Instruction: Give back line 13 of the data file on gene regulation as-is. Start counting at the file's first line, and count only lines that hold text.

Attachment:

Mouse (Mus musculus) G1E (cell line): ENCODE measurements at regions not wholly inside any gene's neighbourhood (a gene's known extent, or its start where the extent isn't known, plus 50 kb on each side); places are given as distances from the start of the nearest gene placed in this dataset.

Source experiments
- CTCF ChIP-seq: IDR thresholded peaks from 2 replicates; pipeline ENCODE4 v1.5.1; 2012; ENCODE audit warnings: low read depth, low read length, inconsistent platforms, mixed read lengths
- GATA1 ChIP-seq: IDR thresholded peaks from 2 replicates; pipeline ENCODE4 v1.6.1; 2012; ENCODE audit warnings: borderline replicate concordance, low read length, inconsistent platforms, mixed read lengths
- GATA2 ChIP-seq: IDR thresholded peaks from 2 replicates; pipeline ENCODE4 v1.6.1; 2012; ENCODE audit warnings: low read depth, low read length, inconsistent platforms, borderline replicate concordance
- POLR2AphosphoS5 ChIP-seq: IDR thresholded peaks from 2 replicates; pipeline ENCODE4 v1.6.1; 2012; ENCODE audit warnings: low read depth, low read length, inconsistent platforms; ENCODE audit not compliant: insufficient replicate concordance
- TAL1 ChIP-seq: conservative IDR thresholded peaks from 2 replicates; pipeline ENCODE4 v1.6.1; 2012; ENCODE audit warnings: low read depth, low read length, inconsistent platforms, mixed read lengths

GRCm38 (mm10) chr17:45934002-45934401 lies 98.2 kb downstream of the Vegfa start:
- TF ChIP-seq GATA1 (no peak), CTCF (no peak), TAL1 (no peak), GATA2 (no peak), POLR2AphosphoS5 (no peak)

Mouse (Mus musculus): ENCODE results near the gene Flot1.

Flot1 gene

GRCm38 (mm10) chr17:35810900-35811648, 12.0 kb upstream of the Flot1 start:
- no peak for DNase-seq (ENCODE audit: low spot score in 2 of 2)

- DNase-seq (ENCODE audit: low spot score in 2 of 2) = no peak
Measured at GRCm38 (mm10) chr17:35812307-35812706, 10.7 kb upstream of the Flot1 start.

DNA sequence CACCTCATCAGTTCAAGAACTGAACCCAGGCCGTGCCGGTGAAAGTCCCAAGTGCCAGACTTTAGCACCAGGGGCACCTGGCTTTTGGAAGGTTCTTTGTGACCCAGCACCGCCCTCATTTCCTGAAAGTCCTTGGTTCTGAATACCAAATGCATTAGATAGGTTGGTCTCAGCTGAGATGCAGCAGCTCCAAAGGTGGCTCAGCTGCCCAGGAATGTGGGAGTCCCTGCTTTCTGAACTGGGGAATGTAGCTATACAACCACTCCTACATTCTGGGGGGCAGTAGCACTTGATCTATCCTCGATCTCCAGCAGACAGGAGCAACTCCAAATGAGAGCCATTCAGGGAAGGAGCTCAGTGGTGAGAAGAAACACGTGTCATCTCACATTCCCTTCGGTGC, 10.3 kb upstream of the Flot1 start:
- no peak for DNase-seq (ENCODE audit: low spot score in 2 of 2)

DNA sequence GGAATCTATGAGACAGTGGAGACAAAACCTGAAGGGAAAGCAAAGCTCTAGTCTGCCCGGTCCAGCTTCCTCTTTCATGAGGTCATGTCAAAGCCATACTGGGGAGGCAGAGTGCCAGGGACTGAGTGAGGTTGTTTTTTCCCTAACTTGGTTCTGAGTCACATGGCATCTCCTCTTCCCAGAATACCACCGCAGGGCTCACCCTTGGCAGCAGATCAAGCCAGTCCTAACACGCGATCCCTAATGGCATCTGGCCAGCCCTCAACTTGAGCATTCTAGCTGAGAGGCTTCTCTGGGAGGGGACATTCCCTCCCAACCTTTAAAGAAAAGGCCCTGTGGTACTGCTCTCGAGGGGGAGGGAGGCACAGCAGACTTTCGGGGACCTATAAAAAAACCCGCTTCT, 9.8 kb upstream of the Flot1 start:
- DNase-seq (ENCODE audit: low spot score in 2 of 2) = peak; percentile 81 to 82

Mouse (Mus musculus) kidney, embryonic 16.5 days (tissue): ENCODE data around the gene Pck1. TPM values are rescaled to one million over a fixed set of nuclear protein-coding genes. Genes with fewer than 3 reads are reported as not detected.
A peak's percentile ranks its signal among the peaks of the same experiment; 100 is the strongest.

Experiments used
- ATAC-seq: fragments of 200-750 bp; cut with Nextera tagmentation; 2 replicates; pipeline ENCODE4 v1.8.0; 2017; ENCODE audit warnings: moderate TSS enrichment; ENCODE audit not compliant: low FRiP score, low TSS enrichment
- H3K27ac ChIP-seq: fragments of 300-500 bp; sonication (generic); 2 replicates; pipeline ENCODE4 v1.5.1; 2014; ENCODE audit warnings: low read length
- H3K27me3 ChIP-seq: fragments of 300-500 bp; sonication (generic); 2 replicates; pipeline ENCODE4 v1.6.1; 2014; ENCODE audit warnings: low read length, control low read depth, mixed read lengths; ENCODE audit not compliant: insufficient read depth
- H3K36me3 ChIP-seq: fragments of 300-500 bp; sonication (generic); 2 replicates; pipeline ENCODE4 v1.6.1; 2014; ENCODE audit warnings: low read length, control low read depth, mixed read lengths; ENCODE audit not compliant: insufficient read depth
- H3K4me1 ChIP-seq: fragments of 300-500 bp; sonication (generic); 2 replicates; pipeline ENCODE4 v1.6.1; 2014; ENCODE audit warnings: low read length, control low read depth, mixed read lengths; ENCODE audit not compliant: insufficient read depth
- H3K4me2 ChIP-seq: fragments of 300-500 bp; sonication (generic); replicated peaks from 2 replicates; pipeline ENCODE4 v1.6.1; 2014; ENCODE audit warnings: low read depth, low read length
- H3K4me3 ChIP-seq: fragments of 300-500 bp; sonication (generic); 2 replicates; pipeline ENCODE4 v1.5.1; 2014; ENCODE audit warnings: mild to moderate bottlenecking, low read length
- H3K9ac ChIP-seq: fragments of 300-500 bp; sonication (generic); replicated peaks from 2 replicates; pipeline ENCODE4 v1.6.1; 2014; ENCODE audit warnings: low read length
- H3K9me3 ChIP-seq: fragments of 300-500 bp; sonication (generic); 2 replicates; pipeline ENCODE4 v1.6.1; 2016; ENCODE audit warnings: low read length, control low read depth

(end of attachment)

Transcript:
- no peak for DNase-seq (ENCODE audit: low spot score in 2 of 2)